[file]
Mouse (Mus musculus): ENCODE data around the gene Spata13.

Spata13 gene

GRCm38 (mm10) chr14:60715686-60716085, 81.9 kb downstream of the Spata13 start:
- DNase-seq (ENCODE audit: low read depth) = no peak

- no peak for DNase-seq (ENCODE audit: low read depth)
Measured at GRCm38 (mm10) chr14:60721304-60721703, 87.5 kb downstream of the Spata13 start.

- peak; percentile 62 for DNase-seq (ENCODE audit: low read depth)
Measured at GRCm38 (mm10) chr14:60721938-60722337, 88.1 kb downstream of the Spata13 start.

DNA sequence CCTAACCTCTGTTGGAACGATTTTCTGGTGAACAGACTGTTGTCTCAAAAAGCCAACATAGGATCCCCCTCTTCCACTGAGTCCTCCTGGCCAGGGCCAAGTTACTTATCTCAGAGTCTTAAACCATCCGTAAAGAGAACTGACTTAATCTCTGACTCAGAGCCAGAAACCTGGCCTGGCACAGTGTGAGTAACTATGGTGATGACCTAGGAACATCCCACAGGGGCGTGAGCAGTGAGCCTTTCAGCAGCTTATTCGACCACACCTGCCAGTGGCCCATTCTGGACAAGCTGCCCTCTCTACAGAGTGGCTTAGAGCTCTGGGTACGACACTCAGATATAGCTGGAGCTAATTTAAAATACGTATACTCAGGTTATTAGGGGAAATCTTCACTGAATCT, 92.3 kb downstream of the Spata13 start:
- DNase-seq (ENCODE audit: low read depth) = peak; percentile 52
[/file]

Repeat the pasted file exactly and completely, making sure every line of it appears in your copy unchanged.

Mouse (Mus musculus): ENCODE data around the gene Spata13.

Spata13 gene

GRCm38 (mm10) chr14:60715686-60716085, 81.9 kb downstream of the Spata13 start:
- DNase-seq (ENCODE audit: low read depth) = no peak

- no peak for DNase-seq (ENCODE audit: low read depth)
Measured at GRCm38 (mm10) chr14:60721304-60721703, 87.5 kb downstream of the Spata13 start.

- peak; percentile 62 for DNase-seq (ENCODE audit: low read depth)
Measured at GRCm38 (mm10) chr14:60721938-60722337, 88.1 kb downstream of the Spata13 start.

DNA sequence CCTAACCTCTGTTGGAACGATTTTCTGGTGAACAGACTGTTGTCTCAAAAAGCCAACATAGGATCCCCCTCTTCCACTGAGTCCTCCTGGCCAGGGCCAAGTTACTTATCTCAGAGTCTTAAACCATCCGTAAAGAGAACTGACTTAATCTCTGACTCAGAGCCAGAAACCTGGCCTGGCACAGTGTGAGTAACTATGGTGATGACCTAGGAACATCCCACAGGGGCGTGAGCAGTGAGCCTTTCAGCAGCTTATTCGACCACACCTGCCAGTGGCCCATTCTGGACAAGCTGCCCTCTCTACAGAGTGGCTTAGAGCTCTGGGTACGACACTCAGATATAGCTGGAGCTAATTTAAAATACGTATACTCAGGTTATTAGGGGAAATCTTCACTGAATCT, 92.3 kb downstream of the Spata13 start:
- DNase-seq (ENCODE audit: low read depth) = peak; percentile 52